Rich kids are into COBOL
paulkoning at comcast.net
Sat Feb 28 08:01:00 CST 2015
> On Feb 28, 2015, at 6:02 AM, Johnny Billquist <bqt at update.uu.se> wrote:
> On 2015-02-28 00:19, Dave G4UGM wrote:
>>> -----Original Message-----
>>> From: cctalk [mailto:cctalk-bounces at classiccmp.org] On Behalf Of Eric Smith
>>> Sent: 27 February 2015 19:53
>>> To: General Discussion: On-Topic and Off-Topic Posts
>>> Subject: Re: Rich kids are into COBOL
>>> On Fri, Feb 27, 2015 at 11:27 AM, Chuck Guzis <cclist at sydex.com> wrote:
>>>> It seems to me to be very strange that today we're coding in a
>>>> language that was developed for a PDP-11 minicomputer.
>>> Developed for the PDP-7, actually. Contrary to popular belief, the "++" and
>>> "--" operators were NOT the result of the PDP-11 addressing modes.
>> Its history is deeper than that. Its part of a family of bracketed languages that started with BCPL which became "B" and then "C". BCPL was written for the IBM7090.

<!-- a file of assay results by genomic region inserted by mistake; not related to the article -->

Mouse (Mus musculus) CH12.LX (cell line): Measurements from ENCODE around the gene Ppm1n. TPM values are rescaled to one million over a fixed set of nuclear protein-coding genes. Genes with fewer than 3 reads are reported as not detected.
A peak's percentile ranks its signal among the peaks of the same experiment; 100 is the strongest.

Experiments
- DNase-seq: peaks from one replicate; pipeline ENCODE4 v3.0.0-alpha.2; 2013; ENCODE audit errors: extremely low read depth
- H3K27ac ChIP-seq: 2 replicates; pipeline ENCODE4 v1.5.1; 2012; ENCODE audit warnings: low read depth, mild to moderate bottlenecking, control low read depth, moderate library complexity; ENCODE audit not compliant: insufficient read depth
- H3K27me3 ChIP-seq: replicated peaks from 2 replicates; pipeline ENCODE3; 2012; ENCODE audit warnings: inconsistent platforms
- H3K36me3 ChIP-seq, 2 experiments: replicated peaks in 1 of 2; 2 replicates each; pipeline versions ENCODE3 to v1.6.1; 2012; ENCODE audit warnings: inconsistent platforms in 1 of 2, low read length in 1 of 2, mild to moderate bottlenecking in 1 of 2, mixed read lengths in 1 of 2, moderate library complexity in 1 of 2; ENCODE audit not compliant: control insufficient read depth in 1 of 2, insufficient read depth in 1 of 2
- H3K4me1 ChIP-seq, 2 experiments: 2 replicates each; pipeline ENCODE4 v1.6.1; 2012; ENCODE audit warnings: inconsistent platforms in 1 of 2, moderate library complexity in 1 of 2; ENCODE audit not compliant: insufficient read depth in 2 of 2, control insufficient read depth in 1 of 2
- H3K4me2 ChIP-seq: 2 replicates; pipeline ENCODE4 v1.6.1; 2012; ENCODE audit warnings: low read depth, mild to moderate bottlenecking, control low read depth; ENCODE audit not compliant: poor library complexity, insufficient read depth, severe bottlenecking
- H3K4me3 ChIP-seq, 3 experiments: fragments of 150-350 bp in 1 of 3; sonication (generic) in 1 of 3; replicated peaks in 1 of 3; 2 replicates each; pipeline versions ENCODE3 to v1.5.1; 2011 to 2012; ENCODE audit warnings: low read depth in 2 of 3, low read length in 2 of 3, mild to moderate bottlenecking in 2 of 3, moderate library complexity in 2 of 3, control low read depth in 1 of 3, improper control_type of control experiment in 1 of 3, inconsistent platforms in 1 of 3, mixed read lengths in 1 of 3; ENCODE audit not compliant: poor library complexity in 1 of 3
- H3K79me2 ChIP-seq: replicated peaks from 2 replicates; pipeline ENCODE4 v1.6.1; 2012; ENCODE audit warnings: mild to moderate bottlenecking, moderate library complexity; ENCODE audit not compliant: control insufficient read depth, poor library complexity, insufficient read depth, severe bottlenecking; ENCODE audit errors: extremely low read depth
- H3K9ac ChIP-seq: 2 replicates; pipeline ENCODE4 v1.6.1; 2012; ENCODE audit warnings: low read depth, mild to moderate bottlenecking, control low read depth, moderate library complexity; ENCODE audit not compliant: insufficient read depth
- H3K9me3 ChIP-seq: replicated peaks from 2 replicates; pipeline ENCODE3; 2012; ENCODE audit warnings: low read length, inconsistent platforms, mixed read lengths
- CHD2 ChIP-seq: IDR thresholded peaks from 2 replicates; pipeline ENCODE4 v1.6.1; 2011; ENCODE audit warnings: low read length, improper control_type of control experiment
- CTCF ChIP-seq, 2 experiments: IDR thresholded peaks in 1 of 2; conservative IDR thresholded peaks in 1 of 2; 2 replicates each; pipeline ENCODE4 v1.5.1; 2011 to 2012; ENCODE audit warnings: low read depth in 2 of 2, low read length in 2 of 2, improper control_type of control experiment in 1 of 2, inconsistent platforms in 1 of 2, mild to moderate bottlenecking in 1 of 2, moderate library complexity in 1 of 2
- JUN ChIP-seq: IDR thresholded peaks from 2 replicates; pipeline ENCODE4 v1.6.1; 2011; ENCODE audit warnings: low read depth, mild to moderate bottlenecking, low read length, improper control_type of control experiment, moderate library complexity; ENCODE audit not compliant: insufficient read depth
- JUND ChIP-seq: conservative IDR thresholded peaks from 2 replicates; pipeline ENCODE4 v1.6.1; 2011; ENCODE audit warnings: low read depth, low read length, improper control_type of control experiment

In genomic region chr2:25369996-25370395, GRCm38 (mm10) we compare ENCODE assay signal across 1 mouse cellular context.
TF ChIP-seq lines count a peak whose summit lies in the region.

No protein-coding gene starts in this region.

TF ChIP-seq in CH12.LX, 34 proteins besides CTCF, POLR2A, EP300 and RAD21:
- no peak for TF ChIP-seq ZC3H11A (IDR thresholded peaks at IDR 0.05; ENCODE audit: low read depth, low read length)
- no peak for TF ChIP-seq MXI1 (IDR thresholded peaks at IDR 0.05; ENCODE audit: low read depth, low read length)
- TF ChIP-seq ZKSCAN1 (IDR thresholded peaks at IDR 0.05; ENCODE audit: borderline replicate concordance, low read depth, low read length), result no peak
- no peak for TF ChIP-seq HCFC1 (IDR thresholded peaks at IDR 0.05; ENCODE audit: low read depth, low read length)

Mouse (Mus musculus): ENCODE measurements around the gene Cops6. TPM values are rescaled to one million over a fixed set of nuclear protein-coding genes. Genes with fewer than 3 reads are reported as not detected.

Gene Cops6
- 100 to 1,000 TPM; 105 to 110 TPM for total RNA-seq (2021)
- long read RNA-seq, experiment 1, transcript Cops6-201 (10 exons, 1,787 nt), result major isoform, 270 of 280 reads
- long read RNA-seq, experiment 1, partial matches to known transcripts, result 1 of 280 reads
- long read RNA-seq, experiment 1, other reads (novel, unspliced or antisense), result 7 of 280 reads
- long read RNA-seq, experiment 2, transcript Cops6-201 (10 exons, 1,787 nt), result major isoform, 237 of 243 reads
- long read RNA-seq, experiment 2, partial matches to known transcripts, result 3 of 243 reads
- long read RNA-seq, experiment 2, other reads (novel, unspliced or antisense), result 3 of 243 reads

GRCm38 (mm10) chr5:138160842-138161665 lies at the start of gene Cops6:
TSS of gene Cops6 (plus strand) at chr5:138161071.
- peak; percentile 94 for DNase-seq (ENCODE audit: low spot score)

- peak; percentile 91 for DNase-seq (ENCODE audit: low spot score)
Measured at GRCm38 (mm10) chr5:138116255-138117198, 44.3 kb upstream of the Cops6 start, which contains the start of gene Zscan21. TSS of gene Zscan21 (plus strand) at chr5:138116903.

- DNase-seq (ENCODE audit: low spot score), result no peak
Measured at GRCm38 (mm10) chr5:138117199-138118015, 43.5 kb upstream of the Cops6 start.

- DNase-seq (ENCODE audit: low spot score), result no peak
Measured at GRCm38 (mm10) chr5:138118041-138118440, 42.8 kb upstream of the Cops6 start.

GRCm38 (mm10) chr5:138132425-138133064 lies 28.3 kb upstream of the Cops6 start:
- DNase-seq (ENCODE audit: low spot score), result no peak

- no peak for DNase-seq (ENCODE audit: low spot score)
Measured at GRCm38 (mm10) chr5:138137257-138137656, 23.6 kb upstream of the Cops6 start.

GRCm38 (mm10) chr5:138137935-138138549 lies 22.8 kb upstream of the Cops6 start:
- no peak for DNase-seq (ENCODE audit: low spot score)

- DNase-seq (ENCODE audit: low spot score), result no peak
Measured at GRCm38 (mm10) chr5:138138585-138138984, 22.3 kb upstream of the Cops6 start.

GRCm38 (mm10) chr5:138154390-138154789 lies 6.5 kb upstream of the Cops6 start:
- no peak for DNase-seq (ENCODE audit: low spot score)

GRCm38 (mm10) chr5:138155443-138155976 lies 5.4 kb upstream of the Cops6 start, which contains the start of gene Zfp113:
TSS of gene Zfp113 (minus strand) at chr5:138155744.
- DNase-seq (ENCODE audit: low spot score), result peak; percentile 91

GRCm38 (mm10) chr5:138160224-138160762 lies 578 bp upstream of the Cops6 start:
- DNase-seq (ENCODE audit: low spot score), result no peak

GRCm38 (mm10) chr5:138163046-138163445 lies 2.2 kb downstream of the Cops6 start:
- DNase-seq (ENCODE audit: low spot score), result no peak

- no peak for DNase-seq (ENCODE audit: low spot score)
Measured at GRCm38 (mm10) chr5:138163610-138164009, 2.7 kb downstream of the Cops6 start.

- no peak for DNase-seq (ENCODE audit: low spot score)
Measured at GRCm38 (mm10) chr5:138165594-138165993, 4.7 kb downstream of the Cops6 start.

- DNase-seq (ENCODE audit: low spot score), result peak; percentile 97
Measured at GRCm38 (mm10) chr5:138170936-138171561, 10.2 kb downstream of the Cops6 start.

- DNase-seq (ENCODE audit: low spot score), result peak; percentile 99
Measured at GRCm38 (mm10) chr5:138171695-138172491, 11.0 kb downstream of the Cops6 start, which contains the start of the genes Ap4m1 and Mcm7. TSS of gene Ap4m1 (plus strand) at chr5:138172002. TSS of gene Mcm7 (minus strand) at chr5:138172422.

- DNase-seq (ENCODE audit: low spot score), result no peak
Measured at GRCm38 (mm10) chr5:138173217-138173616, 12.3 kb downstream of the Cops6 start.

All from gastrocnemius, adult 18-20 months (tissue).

> And here I was sitting, thinking they all originated with Algol…
They did, of course; Algol after all is the first block structured language, and most block structured languages since then copied its approach to name and data scope. (Not all; for example, Python has scope rules that are noticeably different.)
Then there was Algol 68, which in spite of its name is not all that close to Algol 60. It added a number of innovations that subsequently were adopted by C++. The iostreams mechanism is a rather obvious example (I believe Stroustrup points out the Algol 68 heritage explicitly in one of his books).
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